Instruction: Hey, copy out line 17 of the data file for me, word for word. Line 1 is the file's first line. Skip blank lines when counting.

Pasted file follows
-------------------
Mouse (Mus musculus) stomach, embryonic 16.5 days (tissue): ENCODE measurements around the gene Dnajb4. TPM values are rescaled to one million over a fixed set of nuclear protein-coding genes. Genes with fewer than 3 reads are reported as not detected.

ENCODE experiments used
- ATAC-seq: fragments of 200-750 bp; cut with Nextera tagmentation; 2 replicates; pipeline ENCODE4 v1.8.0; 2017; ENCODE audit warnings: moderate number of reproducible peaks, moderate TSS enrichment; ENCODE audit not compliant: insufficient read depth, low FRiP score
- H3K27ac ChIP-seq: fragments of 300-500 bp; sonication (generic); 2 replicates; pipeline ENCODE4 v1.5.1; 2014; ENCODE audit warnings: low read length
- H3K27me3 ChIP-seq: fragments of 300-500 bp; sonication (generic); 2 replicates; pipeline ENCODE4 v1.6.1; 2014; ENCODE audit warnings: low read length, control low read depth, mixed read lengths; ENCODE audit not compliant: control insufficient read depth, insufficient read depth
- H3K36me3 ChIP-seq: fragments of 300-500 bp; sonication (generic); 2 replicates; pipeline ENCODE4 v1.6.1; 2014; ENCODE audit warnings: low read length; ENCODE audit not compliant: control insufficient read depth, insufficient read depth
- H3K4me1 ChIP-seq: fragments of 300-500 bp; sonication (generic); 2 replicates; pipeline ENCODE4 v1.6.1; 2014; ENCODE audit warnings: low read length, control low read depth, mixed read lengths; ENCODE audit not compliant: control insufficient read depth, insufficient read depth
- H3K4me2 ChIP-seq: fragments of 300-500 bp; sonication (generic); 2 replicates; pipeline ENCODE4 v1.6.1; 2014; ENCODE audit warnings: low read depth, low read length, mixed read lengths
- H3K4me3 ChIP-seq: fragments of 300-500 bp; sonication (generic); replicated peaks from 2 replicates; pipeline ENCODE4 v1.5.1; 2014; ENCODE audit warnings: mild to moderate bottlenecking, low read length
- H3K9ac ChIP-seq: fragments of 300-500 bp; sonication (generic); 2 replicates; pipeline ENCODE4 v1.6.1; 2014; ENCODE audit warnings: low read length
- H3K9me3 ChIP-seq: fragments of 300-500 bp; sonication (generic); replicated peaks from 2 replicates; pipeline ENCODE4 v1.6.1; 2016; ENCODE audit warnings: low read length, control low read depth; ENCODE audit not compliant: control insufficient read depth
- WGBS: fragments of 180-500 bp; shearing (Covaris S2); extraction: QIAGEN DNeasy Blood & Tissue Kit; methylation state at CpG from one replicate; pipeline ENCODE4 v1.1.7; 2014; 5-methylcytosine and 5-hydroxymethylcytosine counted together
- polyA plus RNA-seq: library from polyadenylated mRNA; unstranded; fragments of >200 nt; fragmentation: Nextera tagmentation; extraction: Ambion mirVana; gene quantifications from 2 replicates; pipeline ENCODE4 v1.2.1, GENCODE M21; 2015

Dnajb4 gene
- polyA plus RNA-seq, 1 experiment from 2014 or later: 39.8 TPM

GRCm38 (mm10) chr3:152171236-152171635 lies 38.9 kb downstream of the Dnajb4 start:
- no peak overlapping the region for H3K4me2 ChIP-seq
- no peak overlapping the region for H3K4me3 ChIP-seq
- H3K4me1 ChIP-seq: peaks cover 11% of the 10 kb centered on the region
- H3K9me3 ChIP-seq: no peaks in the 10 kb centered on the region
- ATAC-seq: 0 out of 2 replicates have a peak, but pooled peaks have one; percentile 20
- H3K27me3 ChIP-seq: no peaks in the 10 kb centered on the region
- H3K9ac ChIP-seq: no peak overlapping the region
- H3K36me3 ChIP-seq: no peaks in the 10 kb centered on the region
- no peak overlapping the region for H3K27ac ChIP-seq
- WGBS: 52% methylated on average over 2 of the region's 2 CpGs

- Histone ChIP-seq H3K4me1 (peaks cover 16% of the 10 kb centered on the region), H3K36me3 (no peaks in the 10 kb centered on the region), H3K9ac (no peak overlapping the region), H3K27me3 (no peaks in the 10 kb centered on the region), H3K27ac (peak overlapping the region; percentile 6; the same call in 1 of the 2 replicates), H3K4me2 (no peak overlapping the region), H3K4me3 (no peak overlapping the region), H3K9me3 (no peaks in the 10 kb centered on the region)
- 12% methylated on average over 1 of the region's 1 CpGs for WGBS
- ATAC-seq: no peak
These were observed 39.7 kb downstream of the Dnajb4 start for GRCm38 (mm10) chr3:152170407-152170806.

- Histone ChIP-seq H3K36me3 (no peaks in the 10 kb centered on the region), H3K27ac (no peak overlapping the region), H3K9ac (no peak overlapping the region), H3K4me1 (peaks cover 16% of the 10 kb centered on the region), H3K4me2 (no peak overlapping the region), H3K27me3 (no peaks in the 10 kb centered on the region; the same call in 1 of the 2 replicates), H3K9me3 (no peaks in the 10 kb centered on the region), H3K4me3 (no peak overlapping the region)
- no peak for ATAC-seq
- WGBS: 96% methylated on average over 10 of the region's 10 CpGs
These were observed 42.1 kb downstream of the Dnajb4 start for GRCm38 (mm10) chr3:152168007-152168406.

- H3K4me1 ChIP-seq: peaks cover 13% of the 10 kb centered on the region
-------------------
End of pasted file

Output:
- no peak overlapping the region for H3K4me2 ChIP-seq